You know the problem, right? If a girl is meek and submissive, she won’t impress the debate judges. If she is strong and assertive, the judges will call her an aggressive bitch and she won’t do well. So there’s no way to win. What’s the solution, if any?
Well, the girls at Newton South High School in Newton, MA, proved the naysayers wrong. I highly recommend watching the documentary about them, Girl Talk. For those who don’t know Newton South, I should point out that it’s in a high-income, mostly white and Asian and highly Jewish neighborhood, so it’s a prime candidate for winning in the extremely competitive world of high-school debating. Not coincidentally, Newton South is always one of the top contenders in the New England Math League, which is my main connection with them. But math competitions don’t require the enormous time commitment that serious debate requires; only crew and swimming are in that league, so to speak.
The documentary follows a group of debaters, ranging from very experienced seniors to just-beginning novices, as they make their way through all the challenges of debates—local, regional, and even national. We see glimpses of their home lives and are helped to understand the enormous pressures they are under, just like the students I taught in honors math courses in nearby Weston. In fact, if anyone told you that these girls were students at Weston High School, you would have no reason to disbelieve it.
How, you may wonder, are debate competitions different from math competitions? The three most salient differences are in dress code, judging, and public performances:
- Debaters dress up, mathletes certainly don’t. Jeans and tee-shirts are the rule for math competitions. Of course the male debaters all dress alike, in dark suits and ties, but the female debaters have some issues to contend with. “I like your dress, but your shoes don’t match the dress,” complained one sexist judge.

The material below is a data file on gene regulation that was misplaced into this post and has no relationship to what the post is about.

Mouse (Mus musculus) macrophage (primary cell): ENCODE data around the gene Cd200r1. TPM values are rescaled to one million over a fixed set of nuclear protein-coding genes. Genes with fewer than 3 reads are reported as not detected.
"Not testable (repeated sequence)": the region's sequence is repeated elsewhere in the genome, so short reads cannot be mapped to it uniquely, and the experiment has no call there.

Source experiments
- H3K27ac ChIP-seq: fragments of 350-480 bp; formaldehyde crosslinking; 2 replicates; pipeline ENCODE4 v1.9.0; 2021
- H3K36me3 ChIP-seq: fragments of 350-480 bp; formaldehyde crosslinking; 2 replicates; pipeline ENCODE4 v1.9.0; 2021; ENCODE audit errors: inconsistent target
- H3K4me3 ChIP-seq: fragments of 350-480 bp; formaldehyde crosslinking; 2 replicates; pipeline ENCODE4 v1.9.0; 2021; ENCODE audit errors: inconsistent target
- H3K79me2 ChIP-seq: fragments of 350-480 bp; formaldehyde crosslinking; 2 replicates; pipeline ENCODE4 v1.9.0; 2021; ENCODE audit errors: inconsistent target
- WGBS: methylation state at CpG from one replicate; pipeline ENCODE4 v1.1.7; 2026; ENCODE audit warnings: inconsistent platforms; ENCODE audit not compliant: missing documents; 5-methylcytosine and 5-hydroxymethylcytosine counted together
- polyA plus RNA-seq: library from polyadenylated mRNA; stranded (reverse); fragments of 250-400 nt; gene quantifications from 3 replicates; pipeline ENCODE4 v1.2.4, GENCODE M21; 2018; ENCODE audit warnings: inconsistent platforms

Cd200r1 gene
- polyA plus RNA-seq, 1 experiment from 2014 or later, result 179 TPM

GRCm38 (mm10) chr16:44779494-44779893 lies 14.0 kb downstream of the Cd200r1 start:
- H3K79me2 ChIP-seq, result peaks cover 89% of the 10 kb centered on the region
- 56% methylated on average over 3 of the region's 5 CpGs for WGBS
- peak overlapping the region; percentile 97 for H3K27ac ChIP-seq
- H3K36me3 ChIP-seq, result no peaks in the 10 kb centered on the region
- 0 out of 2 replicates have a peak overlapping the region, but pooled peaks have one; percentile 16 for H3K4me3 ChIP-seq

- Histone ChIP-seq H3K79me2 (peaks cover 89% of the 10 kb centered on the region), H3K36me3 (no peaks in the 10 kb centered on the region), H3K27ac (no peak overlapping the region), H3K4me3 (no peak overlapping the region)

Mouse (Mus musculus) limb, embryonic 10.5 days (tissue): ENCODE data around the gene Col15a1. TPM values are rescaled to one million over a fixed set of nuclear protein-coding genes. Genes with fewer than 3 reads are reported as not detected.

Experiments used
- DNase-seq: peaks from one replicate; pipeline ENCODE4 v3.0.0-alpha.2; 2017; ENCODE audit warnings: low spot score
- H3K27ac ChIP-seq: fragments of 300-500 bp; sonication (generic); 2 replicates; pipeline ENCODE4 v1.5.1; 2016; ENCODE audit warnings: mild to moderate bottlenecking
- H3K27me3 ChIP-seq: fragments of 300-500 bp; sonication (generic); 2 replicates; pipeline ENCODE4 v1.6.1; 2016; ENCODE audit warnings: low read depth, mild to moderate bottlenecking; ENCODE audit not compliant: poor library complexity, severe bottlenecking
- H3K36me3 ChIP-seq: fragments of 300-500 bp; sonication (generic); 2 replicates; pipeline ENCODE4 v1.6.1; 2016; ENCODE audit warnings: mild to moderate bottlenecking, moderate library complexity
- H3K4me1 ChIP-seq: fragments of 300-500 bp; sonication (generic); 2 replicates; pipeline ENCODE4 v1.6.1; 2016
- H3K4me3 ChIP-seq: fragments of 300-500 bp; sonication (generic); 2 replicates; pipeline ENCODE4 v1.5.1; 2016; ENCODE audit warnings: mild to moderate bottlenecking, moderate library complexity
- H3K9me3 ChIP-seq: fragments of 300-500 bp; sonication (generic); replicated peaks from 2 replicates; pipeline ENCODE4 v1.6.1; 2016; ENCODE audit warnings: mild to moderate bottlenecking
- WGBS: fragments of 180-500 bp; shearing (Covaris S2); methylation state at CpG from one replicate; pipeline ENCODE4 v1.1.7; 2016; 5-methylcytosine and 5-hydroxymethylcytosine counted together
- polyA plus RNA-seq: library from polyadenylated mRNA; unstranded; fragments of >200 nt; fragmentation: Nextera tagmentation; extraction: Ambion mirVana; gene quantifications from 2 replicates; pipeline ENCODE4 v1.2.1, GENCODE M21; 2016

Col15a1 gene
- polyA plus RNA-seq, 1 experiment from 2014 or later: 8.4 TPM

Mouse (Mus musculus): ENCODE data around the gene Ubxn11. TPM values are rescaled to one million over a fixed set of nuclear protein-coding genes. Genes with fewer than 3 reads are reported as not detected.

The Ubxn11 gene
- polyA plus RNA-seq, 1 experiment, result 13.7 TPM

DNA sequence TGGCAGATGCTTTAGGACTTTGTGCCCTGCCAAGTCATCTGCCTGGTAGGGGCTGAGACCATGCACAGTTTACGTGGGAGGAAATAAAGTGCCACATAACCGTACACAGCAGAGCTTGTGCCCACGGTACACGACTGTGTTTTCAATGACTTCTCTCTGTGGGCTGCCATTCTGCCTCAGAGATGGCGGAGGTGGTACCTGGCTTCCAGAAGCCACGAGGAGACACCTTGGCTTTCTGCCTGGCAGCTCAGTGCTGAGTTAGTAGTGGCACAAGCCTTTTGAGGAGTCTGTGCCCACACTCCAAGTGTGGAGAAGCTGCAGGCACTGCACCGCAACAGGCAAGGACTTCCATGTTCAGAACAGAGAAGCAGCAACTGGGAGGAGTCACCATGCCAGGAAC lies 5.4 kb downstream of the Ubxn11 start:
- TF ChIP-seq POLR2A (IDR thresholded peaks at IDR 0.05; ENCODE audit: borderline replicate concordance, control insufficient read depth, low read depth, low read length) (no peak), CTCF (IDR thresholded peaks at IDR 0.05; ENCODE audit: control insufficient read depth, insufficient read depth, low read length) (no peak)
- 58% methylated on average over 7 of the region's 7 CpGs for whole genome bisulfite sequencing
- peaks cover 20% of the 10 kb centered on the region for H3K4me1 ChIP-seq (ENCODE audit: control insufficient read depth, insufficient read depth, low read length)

- Debate judges are subjective, and not just because of sexism. Everything from pitch of voice to speed of delivery can affect their judgment. But in math competitions the judges are 99% objective, as an answer is almost always clearly right or wrong. The few exceptions are when a judge has to decide something like whether 4 is an acceptable answer when the key says 4+0i.
- Debates are normally oral, in front of an audience, even if sometimes that audience consists of no one but a judge. Math competitions (at least in the leagues that I’m familiar with) are pencil-and-paper affairs. This, of course, is one reason why it doesn’t matter how you dress, and it also can make a big difference to many mathletes, depending on their personality. The kind of oral math competition famous from Mean Girls is a different matter.
Speaking of sexist judges, there’s an interesting comment in the film from the Newton South debate coach. When one of the girls pointed out how sexist the judges were and suggested that they need anti-bias training, he observed that the judges surely think that they are already unbiased, and if she could somehow succeed in removing their sexism it would mean that the team would be prepared for a fantasy world, not the real one. Hmm…
Categories: Teaching & Learning, Weston